The 9 Most Dangerous Health Foods
Sept. 04, 2014
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Buyer Beware: Most protein bars have more sugar than your average candy bar.
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Have you ever eaten something because you thought it was healthy, but later found out that food wasn’t good for you at all?
Don’t be embarrassed if the answer is “yes.” Advertising and misinformation surround what we eat and can make every food appear healthy—even if nothing could be farther from the truth.
To help you distinguish food friend from food foe, we asked two registered dieticians, Lauren Antonucci and Lisa Moskovitz of Nutrition Energy, a sports performance nutrition center in New York City, to unmask some of the diet-sabotaging villains hiding behind “healthy” labels. Here are their nine worst offenders:
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“Protein bars are basically vitamin and protein-infused candy bars,” says Moskovitz. “They seem like a healthy snack replacement, but they can contain more than twice the amount of fat and carbs as a chocolate brownie.” To steer clear of needless calories, look for options that have less than 180 calories and 5 grams fat, and provide at least 5 grams of fiber.
Related: 5 Ways to Make Your Own Energy Bars
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With more than 100 calories per ¼ cup serving, calories can add up quickly when you’re eating dried fruit. Antonucci recommends reaching for fresh or frozen fruits instead. “You'll be able to eat a larger, more satisfying serving for fewer calories and feel fuller from the fluids,” Antonucci says.
Related: 5 Tricky Fruits and How to Eat Them
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Yogurt in any form is a good source of calcium and vitamin D. But some brands have as much fat and sugar as a jelly-donut. Be sure you’re only getting the good stuff by choosing plain, low-fat versions. Flavor them on your own with fruit and honey. And go Greek when you can. Plain Greek Yogurt offers twice as much protein and half the amount of carbs as the traditional type, Moskovitz says.
Related: Which Type of Yogurt Is Best for You? The Pros and Cons of 13 Different Kinds
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In a head-to-head battle between butter and its artificial competitor, the original wins by a landslide. Sure, the spreads have the same number of calories, but Margarine has more trans fat, which simultaneously raises your “bad” (LDL) cholesterol and lowers “good” (HDL) cholesterol, according to the Mayo Clinic. “That’s the one ingredient we dietitians recommend to avoid completely,” Moskovitz says. To limit your risk of heart disease, stick with the real stuff. And choose whipped butter, which has a lower caloric density.
Related: 17 Foods Dietitians Won't Touch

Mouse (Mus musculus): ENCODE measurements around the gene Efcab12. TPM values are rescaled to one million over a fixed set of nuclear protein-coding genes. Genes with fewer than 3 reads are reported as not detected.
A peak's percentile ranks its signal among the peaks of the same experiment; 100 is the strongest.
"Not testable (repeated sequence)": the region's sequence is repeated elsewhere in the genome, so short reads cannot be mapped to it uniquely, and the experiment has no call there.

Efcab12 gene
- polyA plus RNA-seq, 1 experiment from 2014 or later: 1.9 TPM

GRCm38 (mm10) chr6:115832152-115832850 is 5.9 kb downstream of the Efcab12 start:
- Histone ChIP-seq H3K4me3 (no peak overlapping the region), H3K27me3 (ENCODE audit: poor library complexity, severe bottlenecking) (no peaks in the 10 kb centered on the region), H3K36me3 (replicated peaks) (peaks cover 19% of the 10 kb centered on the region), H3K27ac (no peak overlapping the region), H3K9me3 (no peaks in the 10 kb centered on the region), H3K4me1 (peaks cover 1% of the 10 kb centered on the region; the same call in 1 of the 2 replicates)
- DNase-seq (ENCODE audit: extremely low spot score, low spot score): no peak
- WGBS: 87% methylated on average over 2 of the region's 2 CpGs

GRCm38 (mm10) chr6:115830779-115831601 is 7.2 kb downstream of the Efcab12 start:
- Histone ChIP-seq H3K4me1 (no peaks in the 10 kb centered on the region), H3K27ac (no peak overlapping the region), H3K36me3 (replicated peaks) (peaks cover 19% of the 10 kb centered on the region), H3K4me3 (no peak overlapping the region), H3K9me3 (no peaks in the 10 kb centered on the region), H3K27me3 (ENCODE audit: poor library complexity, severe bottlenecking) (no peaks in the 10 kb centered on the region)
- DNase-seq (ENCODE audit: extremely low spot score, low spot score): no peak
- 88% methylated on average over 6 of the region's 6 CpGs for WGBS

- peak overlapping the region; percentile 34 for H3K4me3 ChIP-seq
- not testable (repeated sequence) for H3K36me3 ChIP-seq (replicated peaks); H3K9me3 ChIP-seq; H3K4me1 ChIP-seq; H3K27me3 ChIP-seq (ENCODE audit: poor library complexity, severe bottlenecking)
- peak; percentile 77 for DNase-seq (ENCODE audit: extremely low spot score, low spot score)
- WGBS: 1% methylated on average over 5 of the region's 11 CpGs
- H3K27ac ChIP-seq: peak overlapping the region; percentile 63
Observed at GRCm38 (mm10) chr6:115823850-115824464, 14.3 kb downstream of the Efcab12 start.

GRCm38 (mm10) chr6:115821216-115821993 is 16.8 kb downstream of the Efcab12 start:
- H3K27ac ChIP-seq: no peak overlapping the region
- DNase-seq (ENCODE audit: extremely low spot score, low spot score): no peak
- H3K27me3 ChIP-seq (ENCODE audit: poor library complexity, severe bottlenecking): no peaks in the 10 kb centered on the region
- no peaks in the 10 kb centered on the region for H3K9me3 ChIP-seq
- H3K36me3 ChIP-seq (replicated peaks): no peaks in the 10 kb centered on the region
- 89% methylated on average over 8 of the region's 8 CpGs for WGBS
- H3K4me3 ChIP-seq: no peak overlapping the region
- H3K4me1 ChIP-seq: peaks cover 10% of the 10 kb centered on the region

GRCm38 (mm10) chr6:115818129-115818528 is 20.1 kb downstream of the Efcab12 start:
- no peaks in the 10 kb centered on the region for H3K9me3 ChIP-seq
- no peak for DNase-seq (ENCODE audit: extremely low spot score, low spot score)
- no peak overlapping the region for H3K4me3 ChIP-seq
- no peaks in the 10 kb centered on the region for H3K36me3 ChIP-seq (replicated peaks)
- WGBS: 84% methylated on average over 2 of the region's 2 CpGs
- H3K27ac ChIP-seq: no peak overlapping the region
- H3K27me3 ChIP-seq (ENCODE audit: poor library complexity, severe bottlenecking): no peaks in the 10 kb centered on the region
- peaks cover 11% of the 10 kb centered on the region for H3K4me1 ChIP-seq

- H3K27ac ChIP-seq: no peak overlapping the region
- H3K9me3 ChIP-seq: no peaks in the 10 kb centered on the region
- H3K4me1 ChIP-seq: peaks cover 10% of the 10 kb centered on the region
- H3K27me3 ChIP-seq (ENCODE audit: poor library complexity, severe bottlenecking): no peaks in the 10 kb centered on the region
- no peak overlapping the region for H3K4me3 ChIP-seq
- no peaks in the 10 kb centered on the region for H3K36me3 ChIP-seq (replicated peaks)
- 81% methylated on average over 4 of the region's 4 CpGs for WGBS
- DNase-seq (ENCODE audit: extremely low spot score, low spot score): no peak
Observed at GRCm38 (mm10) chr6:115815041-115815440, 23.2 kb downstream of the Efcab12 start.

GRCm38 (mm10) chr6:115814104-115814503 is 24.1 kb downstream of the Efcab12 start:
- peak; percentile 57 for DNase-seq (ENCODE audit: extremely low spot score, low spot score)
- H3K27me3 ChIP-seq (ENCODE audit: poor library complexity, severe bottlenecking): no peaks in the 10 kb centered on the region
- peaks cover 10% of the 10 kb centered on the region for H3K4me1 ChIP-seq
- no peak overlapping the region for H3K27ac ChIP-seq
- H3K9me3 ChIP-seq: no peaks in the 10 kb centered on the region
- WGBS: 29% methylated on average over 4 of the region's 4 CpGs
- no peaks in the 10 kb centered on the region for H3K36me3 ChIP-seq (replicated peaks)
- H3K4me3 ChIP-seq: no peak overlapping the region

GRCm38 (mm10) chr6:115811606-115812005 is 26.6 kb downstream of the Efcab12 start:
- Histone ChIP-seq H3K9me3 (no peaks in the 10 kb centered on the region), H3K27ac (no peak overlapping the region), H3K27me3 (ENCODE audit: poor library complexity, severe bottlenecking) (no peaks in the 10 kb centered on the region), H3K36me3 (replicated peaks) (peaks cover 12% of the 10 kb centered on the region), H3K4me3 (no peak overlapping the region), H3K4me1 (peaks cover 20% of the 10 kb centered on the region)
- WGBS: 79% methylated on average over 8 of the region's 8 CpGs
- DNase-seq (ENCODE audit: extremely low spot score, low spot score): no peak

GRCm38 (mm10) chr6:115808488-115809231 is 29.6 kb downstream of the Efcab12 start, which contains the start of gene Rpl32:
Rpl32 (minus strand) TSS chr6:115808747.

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Reduced-Fat Peanut Butter
When manufacturers take fat out of peanut butter, they replace it with sugars. As a result, reduced-fat peanut butter has the same total calories as the original, but more than twice the amount of carbs. “It’s better to stick with the regular stuff,” Moskovitz says. “You’ll eat less, because the full-fat version is more satisfying and filling.”
Related: 9 Nuts that Can Improve Your Health
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“Think of these as a decadent treat, not a healthy coffee companion,” says Antonucci. A typical bran muffin has more than 400 calories and up to 15 grams of fat, with most of the calories coming from sugar and refined flour. Can’t skip your morning muffin? The best bet is to make a lower-fat, portion controlled version at home, Antonucci says.
Related: Track Your Daily Calories with Livestrong's MyPlate
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Fat-Free Salad Dressing
If you’re watching your blood pressure, steer clear of this stuff. “In just two measly tablespoons of fat-free Italian dressing, you take in up to 500mg of blood-pressure-raising sodium,” Moskovitz says. “That’s a third of the total amount you should eat in an entire day.” Instead, she recommends making your own low-salt dressing by combining balsamic vinegar, lemon juice, and flavor-packed seasonings like pepper, turmeric and mustard seed.
Related: 14 Healthy and Out-of-the-Ordinary Salad Ingredients
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Many people think that ordering a turkey burger instead of beef will keep them slim. Don’t be fooled. The average restaurant-style turkey burger has more than 600 calories and 30 grams of fat – and that’s without the bun or toppings. “The next time you’re wondering which burger to choose, don’t worry about the type of meat,” Moskovitz says. “Instead, limit your portion size by sharing it with a friend, or going open-faced.”
Related: Clean Eating in Restaurants, at Home and with Kids
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Sushi rolls can be deceiving, because they’re packed tightly and look small, but some are calorie bombs just waiting to blow up your waistline. A single roll can pack more than 500 calories. To steer clear of these calorie-dense tripwires, Moskovitz recommends avoiding any roll that includes these ingredients: tempura (which is another word for deep fried), cream cheese, shredded cheese, or spicy mayo sauce.
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What Do YOU Think?
Have you eaten one of these items thinking they were healthy? What do you think now after reading through the slideshow? Are there other foods people think are "healthy" that you think we should have included? Let us know in the comments!
Related: The 10 Worst Foods You Can Buy
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